Heritage architecture plays an important role in the preservation of cultural values and the construction of cultural identity, often being strategically deployed by local businesses. In many urban centers around the world, old city centers are enjoying increasing attention from local authorities such as city planners, restoration authorities, and heritage preservation boards, not to mention from private investors (concerning historic city centers in Arab Islamic countries, cf. Escher 2001; Escher/Petermann 2003). Historic city centers count as symbols and emblems of regional identity and authenticity; they possess inestimable value for generating local tourism and above all for an emerging tourism industry. Protecting historic structures and infrastructure is currently a given on the political and economic agendas of many municipalities, as well as of regions and countries. The twentieth century saw countless heritage protection initiatives, from the urbanization conference in Athens in 1931 to the adoption of the UNESCO World Heritage Convention in 1972, as well as an increasing interest in the aesthetics and symbolic value of historic structures. Preservation efforts were not always sufficient to prevent the decay of historically valuable buildings—economic recession, social disintegration, wars, and natural disasters were and still are a constant latent threat to valuable cultural heritage. Unfortunately, it is clear that many historic sites have deteriorated or been neglected.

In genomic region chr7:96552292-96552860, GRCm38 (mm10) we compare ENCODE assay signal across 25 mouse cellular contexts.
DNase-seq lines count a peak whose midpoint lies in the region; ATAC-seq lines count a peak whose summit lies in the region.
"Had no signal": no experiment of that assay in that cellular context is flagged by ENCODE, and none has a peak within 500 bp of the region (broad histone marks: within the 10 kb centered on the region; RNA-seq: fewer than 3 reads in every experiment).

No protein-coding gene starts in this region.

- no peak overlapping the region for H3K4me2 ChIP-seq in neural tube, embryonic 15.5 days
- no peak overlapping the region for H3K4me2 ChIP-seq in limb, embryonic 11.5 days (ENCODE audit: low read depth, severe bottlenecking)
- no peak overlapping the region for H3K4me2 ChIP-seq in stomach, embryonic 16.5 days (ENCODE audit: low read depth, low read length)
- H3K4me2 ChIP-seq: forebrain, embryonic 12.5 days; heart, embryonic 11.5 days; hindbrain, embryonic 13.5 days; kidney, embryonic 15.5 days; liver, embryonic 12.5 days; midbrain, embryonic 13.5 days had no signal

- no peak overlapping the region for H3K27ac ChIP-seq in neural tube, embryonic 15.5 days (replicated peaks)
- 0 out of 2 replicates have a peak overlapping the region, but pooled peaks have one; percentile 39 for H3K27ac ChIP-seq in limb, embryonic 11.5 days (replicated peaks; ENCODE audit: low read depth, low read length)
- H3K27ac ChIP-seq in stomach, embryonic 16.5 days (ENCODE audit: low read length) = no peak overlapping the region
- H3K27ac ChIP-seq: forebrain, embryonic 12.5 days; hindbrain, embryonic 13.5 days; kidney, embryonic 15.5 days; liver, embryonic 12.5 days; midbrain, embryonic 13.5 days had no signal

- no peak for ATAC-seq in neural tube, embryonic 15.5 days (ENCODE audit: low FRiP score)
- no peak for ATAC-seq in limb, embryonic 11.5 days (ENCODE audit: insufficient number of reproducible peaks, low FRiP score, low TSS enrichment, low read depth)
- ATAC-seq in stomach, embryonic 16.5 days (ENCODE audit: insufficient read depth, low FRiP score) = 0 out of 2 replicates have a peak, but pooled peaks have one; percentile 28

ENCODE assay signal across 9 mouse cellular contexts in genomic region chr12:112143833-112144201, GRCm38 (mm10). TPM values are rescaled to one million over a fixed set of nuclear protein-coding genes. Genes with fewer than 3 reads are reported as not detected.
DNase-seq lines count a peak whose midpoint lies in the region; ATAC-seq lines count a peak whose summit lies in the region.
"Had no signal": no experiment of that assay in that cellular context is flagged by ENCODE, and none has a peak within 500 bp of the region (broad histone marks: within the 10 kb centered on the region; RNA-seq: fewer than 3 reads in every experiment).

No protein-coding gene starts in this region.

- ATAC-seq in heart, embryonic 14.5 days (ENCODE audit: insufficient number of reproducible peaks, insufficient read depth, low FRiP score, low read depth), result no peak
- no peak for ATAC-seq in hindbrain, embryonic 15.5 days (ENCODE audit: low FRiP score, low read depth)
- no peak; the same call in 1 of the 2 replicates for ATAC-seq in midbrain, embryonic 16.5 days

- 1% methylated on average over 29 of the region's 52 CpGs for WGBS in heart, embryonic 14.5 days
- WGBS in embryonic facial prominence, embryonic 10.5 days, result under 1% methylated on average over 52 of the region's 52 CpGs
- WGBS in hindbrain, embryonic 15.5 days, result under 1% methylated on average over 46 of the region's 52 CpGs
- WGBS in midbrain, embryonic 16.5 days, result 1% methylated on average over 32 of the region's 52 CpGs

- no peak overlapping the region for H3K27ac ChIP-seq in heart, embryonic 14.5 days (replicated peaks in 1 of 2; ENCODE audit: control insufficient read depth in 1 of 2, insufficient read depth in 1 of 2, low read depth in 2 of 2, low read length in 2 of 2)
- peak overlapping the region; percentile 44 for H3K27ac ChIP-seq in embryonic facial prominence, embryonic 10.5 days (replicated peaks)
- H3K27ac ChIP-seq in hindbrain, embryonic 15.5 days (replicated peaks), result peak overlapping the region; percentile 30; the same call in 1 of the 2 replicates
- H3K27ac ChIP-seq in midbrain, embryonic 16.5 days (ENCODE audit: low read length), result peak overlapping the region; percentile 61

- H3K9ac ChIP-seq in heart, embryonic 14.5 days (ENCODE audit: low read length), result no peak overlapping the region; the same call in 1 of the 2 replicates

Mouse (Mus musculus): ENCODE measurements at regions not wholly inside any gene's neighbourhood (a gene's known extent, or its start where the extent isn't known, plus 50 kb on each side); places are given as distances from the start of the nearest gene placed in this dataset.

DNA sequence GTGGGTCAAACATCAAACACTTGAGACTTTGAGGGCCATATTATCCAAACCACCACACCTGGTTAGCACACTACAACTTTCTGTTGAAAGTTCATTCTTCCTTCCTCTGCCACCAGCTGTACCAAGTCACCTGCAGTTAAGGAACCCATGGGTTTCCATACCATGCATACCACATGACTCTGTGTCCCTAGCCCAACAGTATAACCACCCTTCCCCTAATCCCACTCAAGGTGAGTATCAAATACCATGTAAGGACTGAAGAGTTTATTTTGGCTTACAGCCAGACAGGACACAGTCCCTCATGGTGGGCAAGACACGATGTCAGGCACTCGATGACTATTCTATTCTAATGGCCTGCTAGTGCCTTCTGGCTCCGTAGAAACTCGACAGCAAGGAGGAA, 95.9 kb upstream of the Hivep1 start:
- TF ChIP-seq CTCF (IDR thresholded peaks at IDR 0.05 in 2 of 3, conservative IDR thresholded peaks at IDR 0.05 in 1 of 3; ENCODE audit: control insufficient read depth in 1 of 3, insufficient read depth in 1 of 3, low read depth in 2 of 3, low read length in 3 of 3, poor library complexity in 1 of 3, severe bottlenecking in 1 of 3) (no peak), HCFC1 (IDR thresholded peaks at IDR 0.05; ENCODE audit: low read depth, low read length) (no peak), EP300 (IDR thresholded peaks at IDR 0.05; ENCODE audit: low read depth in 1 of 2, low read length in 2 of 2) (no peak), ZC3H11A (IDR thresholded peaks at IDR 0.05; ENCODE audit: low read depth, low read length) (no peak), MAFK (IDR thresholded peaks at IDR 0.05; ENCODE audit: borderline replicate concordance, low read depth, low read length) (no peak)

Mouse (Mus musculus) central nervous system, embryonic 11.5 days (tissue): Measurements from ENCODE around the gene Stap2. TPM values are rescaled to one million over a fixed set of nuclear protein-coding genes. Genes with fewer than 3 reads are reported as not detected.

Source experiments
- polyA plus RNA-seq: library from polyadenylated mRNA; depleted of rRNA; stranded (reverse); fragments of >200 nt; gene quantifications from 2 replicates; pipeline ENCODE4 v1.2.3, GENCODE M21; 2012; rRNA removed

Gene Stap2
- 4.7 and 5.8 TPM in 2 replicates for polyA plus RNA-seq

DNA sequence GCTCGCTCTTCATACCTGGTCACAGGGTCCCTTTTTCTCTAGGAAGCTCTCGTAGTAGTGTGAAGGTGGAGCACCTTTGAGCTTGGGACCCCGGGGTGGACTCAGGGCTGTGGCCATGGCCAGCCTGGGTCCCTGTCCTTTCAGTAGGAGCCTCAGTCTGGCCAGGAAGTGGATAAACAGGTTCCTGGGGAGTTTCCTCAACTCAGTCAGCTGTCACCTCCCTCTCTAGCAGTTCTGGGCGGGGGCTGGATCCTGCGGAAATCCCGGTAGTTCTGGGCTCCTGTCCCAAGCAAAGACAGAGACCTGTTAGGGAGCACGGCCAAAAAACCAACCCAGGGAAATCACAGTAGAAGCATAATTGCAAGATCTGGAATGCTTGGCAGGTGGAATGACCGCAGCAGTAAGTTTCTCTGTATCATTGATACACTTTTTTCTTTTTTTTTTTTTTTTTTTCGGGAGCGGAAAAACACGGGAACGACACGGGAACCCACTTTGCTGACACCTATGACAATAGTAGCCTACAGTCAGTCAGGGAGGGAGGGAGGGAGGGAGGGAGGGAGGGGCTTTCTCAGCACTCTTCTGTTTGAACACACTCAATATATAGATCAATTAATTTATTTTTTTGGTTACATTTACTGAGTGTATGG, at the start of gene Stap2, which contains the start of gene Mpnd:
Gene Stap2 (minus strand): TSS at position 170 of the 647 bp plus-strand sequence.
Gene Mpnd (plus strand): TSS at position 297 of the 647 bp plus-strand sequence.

This intercultural research project shall comparatively study the historic city centers of two municipally and economically significant cities, namely Salvador and Nürnberg. The research focus will be, firstly, the different attitudes and approaches to historic cultural heritage, namely, reconstruction and/or preservation and restoration; secondly, the perception of cultural sites and the construction of images and identities as well as; thirdly, a conscious perception guided by restoration authorities and the tourism and entertainment industries. The proposed research project will be placed in a larger research context in which the following shall be incorporated: further cities (e.g., Paraty and Bamberg) will be studied along with “sites of consumption” ([“Konsumorte”] Franck 2000, Steinecke 2002) that draw attention to themselves through historicized elements (for example, the resort hotel Vila Paria, or the outlet center of Wertheim Village).
Term of Project: October 2007-Ongoing
Dr. Heike Schiener (Geography)
Dr. Maria da Gloria Lanci da Silva (Architecture, University of Salvador / UNIFACS)